Mania is a mood disorder characterized by elation, hyperactivity, and flight of ideas. Manic episodes may alternate with depression in patients with a bipo-lar (formerly manic–depressive) disorder. Mania is thought to be related to excessive norepinephrine activity in the brain. Lithium which interferes with Na+ ion transport with effects on many signaling path-ways in the brain affecting neurotransmitter release, and lamotrigine, which inhibits sodium channels and modulates release of excitatory amino acids, are the drugs of choice for treating acute manic episodes and preventing their recurrence, as well as suppressing episodes of depression. Concomitant administration of an antipsychotic (haloperidol) or a benzodiazepine (lorazepam) is usually necessary during acute mania. Alternative treatments include valproic acid, carbam-azepine, and aripiprazole as well as ECT.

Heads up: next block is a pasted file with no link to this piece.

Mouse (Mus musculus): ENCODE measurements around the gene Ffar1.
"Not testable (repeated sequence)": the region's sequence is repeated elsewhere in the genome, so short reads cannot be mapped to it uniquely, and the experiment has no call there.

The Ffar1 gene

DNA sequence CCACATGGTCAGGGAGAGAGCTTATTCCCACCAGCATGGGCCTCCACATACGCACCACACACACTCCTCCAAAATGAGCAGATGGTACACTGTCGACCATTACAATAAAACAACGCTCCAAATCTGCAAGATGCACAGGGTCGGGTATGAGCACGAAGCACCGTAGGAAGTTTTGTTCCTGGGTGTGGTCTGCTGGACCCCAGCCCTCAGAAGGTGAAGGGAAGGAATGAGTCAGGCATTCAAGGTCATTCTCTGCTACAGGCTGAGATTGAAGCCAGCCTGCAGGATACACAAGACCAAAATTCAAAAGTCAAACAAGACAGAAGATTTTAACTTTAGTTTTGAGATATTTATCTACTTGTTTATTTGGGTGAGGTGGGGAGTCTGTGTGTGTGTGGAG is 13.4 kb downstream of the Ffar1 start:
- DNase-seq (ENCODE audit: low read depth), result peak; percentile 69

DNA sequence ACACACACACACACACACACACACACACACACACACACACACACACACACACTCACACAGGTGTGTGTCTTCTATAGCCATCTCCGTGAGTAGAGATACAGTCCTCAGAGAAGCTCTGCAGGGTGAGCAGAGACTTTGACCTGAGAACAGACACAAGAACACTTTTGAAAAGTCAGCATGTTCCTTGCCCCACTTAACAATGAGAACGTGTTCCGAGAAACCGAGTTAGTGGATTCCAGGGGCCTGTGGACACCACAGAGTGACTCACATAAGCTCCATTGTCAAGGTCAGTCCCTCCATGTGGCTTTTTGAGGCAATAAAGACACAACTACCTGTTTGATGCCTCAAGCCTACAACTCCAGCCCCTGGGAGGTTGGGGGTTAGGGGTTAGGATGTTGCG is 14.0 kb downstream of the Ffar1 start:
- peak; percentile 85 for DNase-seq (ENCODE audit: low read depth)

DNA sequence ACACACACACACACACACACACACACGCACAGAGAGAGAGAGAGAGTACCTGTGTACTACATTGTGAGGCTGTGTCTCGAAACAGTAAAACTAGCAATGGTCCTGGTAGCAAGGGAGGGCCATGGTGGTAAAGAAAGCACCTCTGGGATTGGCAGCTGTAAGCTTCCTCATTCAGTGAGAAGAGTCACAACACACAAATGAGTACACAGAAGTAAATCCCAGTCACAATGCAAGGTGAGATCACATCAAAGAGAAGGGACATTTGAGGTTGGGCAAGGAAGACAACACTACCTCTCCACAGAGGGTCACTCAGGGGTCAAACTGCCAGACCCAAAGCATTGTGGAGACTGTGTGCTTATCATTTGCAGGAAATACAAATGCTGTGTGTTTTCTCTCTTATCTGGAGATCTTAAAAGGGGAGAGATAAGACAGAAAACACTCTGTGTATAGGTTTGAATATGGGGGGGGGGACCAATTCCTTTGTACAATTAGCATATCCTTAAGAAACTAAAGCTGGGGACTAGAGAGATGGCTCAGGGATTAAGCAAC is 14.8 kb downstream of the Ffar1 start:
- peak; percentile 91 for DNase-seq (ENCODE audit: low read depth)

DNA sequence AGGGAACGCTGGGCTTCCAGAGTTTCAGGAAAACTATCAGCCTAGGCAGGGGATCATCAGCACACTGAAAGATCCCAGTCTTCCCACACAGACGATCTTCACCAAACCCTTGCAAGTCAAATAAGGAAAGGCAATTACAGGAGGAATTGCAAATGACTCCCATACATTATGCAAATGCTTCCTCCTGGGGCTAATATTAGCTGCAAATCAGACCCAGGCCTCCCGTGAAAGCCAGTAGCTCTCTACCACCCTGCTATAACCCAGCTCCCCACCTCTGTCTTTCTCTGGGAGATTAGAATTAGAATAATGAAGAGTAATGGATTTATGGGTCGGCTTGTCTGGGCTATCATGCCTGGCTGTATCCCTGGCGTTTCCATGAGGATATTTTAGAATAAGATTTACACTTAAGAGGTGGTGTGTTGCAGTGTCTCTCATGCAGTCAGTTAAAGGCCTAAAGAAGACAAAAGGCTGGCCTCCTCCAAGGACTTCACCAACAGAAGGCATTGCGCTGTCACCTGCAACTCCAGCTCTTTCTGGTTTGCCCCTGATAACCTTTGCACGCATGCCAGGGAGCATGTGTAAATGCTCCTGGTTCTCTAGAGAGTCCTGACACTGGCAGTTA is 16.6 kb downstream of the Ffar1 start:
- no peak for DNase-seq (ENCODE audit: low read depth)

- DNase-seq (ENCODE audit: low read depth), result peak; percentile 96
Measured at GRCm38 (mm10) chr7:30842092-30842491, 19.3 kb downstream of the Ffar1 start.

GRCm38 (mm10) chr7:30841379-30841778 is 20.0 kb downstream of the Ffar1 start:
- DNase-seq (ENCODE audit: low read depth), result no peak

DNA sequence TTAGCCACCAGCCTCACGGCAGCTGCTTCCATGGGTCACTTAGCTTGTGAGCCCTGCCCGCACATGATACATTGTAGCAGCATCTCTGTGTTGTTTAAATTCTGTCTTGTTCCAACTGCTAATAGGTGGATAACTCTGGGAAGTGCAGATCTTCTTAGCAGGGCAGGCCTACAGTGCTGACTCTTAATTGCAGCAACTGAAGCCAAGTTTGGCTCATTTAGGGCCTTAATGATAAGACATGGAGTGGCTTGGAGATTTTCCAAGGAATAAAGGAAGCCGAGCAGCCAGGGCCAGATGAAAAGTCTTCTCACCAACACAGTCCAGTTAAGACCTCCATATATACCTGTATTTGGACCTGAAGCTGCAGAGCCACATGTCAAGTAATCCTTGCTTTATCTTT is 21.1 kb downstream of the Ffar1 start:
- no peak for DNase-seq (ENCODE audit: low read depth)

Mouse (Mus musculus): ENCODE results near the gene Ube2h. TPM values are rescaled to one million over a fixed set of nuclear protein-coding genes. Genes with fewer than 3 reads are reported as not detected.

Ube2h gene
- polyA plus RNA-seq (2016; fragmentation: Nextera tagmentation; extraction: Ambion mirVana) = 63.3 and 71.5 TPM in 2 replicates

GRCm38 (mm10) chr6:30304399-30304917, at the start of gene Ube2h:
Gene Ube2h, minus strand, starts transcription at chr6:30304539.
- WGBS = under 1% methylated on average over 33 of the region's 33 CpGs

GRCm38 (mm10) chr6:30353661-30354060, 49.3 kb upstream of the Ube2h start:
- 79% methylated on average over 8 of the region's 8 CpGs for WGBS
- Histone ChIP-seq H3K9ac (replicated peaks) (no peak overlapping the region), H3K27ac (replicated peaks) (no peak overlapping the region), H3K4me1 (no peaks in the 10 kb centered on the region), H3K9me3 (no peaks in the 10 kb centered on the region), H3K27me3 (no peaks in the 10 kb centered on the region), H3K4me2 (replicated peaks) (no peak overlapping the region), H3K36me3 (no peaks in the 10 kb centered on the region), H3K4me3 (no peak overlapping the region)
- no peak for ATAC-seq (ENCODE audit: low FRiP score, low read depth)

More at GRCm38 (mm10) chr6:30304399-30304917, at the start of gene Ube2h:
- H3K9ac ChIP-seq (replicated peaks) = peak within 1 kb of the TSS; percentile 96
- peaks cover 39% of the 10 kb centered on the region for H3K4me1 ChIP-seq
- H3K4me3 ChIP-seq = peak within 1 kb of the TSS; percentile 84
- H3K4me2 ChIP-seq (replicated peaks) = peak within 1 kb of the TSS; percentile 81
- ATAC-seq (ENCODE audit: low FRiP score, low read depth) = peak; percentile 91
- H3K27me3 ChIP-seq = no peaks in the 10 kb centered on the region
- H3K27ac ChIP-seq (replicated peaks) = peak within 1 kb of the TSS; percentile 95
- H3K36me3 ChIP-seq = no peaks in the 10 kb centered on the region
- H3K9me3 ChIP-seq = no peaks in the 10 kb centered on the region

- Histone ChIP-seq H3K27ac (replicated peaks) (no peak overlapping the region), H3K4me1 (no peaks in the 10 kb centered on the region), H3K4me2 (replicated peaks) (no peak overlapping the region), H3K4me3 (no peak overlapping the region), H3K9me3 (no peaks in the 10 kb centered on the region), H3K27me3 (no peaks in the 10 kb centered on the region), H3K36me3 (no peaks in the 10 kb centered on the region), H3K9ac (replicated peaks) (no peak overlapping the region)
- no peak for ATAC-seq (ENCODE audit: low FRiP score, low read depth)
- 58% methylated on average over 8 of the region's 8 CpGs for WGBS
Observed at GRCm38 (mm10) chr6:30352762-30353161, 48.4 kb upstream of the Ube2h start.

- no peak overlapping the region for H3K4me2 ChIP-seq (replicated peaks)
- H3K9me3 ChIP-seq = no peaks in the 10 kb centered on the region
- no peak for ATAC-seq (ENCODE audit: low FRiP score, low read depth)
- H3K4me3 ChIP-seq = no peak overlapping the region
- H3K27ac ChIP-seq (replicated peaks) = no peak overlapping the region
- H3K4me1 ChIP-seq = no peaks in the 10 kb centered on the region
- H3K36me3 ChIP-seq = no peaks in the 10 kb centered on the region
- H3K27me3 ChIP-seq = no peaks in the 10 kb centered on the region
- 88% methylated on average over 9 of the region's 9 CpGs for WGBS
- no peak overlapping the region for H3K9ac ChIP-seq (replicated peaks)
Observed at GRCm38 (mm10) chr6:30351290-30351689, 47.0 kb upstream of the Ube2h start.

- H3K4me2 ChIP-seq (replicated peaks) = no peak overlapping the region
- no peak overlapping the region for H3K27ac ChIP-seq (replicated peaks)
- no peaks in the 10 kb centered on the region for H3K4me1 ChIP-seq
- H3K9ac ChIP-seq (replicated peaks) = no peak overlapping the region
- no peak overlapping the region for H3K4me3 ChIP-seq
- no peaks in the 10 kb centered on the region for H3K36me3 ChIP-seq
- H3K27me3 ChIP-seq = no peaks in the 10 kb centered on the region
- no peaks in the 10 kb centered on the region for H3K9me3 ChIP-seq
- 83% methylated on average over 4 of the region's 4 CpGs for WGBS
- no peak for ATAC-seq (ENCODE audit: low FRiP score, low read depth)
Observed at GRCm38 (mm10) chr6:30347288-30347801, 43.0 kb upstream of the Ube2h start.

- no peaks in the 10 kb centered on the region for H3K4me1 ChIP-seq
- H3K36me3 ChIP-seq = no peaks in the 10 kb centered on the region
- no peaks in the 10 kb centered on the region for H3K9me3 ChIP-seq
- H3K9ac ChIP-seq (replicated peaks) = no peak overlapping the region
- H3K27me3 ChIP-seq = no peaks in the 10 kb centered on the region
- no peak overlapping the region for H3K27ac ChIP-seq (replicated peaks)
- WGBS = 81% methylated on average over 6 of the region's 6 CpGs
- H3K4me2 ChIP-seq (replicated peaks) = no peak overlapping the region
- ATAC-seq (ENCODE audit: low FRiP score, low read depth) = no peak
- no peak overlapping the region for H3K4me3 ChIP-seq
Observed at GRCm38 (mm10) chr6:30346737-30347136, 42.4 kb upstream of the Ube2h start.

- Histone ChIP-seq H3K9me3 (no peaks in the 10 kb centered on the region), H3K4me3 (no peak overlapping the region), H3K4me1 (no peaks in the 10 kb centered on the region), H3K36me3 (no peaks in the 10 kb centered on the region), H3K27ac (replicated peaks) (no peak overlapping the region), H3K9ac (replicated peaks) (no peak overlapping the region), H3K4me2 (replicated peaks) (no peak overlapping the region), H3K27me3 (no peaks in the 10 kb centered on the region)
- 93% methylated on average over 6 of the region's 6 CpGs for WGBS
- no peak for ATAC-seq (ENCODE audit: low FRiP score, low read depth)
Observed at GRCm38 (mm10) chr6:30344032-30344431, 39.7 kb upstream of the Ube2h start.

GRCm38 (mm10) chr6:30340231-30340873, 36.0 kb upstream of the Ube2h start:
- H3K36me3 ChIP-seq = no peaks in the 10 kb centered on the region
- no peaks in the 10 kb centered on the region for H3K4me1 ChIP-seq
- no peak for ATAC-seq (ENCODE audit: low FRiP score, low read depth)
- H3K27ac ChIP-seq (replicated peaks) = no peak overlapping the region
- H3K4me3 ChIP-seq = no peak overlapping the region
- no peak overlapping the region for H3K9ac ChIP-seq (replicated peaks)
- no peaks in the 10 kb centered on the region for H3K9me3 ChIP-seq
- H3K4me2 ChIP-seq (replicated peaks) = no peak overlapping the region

The mechanism of action of lithium is poorly understood. It has a narrow therapeutic range, with a desirable blood concentration between 0.8 and 1.0 mEq/L. Side effects include reversible T-wave changes, mild leukocytosis, and, on rare occasions, hypothyroidism or a vasopressin-resistant diabetes insipidus-like syndrome. Toxic blood concentra-tions produce confusion, sedation, muscle weakness, tremor, and slurred speech. Still higher concentra-tions result in widening of the QRS complex, atrio-ventricular block, hypotension, and seizures.
Although lithium is reported to decrease mini-mum alveolar concentration and prolong the dura-tion of some NMBs, clinically these effects seem to be minor. Nonetheless, this is yet another reason why neuromuscular function should be monitored when NMBs are used. Blood levels should be checked perioperatively. Sodium depletion (secondary to loop or thiazide diuretics) decreases renal excre-tion of lithium and can lead to lithium toxicity. Fluid restriction and overdiuresis should be avoided. Lithium dilution cardiac output measurements are contraindicated in patients on lithium therapy.